Alcaraz Halts Sinner's Winning Streak To Reach The Final In Indian Wells - UBITENNIS
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Alcaraz Halts Sinner’s Winning Streak To Reach The Final In Indian Wells

Carlos Alcaraz earns the right to defend his title at the BNP Paribas Open in Indian Wells fending off Jannik Sinner’s assault to his ATP no. 2 spot

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Jannik Sinner (left) and Carlos Alcaraz (right) - Indian Wells 2024 (photo Twitter X @BNPPARIBASOPEN)

All good things come to an end. Jannik Sinner was on a 19-match winning streak since his loss to Novak Djokovic in the final of the Nitto ATP Finals that included his first Grand Slam win in Australia last January, and appeared as the most in-form player at the BNP Paribas Open in Indian Wells, the first Masters 1000 tournament of the season. But as he faced Carlos Alcaraz in an eagerly-awaited semifinal, he was unable to continue his quest for the third consecutive title of the season, succumbing to the Spaniard 1-6, 6-3, 6-2.

The match was a face-off for the no. 2 spot in the ATP ranking that Alcaraz will still occupy next Monday regardless of the result of Sunday’s final, and this is a much-needed confidence boost for him after a disappointing start of the season where he was handily beaten in the quarterfinals of the Australian Open by Zverev and did not win any tournament during the South American clay court swing where he was ousted by Nicolas Jarry in Buenos Aires and had to retire for an ankle injury at the Rio Open.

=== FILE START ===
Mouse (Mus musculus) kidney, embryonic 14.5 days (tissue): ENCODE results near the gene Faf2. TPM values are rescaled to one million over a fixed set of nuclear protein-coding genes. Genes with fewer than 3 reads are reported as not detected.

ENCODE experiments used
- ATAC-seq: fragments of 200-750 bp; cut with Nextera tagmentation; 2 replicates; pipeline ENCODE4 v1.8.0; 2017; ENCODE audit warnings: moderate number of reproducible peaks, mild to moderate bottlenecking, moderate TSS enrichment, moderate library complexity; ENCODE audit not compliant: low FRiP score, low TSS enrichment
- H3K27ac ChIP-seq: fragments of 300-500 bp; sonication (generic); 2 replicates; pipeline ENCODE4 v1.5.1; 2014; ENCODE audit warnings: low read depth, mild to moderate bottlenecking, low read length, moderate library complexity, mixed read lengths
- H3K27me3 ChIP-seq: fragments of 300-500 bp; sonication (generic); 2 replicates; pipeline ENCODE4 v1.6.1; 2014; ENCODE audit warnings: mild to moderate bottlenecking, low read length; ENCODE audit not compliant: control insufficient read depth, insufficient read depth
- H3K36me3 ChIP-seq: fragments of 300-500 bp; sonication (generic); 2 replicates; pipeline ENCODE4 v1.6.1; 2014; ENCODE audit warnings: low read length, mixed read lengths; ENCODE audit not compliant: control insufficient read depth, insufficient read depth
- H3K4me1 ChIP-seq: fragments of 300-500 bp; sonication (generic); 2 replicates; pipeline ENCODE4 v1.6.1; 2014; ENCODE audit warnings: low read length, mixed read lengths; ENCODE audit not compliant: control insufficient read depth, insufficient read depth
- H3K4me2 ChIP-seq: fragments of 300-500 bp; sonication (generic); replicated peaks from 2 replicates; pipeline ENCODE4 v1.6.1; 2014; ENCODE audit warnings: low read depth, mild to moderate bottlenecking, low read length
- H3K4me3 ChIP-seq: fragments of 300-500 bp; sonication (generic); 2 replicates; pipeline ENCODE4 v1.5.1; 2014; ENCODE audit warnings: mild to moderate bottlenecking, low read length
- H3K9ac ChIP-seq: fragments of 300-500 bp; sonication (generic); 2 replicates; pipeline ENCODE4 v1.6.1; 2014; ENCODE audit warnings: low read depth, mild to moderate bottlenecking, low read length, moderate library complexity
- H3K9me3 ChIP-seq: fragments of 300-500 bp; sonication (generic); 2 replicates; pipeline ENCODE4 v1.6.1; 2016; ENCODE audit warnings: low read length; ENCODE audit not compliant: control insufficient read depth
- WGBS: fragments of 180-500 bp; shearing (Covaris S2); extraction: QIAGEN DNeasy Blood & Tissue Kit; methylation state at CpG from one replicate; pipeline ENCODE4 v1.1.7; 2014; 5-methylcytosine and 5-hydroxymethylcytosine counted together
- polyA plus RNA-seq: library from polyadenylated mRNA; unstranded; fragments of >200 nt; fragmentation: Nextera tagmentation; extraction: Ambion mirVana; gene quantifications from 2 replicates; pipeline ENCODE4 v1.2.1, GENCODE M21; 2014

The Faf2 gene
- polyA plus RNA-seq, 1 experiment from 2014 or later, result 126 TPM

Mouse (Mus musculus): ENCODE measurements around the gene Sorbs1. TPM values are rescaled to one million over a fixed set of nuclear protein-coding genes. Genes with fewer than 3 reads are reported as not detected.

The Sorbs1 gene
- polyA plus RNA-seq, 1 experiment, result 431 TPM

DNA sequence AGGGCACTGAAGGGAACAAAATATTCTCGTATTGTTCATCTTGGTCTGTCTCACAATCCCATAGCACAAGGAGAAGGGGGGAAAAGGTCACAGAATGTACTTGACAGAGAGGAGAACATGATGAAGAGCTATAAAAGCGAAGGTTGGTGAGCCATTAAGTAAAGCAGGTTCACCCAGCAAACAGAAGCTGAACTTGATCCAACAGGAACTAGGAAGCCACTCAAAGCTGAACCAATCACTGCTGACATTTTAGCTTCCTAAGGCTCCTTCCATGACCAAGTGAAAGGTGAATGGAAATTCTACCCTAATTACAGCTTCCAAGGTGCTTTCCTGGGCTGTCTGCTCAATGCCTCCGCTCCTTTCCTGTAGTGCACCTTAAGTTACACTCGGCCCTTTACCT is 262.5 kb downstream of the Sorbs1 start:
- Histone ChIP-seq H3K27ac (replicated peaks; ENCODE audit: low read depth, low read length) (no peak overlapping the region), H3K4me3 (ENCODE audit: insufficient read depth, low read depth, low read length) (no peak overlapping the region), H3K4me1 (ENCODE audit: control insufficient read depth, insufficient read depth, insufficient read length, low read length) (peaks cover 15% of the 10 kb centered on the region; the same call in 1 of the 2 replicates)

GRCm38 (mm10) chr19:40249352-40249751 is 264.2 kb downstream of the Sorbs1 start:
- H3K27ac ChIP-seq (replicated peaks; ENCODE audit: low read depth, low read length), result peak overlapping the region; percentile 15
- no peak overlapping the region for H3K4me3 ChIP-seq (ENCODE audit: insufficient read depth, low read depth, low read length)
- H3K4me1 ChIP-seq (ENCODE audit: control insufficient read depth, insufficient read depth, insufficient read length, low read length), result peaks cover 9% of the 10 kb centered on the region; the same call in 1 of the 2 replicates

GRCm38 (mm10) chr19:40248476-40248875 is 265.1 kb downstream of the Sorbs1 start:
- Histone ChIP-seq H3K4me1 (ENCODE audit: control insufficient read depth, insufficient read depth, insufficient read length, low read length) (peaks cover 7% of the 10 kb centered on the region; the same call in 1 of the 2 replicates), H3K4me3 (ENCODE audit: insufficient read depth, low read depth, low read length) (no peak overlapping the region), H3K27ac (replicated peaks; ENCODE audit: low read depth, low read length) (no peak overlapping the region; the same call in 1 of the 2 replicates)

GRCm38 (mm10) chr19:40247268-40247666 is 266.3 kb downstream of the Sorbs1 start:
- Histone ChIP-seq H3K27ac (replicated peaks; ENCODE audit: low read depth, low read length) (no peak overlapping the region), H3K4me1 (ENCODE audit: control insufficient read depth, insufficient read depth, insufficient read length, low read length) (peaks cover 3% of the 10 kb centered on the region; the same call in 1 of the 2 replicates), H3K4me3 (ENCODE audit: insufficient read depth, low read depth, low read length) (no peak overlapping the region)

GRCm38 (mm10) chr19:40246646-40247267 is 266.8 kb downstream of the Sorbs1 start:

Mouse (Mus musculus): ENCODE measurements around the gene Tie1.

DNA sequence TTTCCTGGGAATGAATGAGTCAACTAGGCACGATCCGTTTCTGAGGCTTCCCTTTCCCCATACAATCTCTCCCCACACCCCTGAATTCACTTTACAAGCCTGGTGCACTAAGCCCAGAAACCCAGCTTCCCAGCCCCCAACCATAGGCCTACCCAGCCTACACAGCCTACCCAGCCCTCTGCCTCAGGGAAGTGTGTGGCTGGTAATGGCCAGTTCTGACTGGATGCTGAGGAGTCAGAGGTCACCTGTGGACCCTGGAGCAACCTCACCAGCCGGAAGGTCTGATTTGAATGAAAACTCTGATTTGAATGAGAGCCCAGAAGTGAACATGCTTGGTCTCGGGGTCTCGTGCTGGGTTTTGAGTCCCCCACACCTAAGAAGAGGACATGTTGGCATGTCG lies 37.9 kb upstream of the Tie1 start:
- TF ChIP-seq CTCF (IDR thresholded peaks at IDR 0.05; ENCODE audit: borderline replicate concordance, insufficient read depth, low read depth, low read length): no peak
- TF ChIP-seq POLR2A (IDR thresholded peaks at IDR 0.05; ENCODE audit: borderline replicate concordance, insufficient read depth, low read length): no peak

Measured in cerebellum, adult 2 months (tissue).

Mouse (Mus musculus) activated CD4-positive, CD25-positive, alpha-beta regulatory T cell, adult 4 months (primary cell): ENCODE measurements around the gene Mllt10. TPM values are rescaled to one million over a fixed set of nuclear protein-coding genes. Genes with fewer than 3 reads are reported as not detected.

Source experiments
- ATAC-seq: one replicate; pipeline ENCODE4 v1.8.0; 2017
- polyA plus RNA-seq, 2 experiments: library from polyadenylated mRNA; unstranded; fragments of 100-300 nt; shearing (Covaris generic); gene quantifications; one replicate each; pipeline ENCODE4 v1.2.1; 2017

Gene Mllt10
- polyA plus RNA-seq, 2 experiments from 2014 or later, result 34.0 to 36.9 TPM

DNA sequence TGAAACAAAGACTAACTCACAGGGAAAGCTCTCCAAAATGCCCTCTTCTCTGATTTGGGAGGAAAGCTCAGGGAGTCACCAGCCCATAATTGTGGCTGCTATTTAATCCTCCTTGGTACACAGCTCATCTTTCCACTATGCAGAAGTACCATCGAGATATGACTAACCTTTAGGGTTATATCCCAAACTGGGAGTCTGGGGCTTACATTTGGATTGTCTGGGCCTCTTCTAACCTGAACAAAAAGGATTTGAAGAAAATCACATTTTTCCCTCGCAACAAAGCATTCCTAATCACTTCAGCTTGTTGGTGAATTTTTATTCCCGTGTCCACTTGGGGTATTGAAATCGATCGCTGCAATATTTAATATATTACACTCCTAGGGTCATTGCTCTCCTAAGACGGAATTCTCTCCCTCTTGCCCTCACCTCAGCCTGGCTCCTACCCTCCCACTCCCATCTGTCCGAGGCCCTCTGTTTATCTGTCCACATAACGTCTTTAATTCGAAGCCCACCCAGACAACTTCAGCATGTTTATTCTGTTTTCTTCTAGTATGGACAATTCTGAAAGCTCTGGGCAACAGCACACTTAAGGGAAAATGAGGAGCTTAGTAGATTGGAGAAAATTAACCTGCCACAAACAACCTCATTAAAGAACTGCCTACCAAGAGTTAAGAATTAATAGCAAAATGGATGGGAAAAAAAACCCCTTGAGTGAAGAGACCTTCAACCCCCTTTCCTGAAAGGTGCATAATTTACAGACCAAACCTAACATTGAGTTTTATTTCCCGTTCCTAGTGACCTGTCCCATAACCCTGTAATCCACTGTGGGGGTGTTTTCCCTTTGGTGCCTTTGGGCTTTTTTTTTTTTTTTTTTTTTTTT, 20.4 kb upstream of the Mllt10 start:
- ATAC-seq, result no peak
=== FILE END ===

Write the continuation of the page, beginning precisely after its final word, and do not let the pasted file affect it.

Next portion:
The match, originally scheduled for 1.30 pm Pacific Time, had to be suspended for over three hours after only three games because of an unusual downpour. As the match resumed, Sinner appeared once again the perfectly-tuned machine that had been crushing opponents with metronomic regularity for the past weeks while Alcaraz was struggling to keep up with his opponent’s pace from the baseline.

The first set was smooth sailing for the Italian who cruised to a comprehensive 6-1 in 27 minutes: Alcaraz was tentative from the baseline and could not find the right position to fire his screamers and change the tactical discourse of the match. “Then at the beginning of the second set, as I saw he was making a lot of mistakes, I tried to be as solid as possible when I should have kept pushing instead – Sinner said during his press conference – and that’s what cost me the match in the end”.

While serving at 1-2 in the second set, a few uncharacteristic forehand mistakes started to dot his thus far spotless game, and that cost him the break that sent Alcaraz flying to a 4-1 advantage. The Spaniard then found the confidence to change his return position and make Sinner work a lot more on his service games, as the Italian struggled to find a countermeasure to the tactical shift in the match: “I kept doing the same thing over and over again”, Sinner stressed, and forehand unforced errors started to pile up to reach the burdensome number of 27 at the end of the match.

Sinner had the chance to find his way back into the second set while Alcaraz was serving at 3-5, but Carlos cancelled his break point with a laser backhand down the line that had the 15,000-strong crowd cheering on their feet.

The third set ran away very quickly from the Italian, who started touching repeatedly the back of his left leg around his knee. Sinner got broken again during the third game, and while going for a last-ditch attempt to recover a short volley by Alcaraz he tumbled to the ground slightly injuring his right elbow and arm. From there onwards it was just more mistakes by Sinner and a clinical execution by Alcaraz on how to take home a match.

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Carlos Alcaraz In Doubt For Madrid Open Title Defence

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Carlos Alcaraz admits that he is not certain if he will be ready in time to play at next week’s Madrid Masters.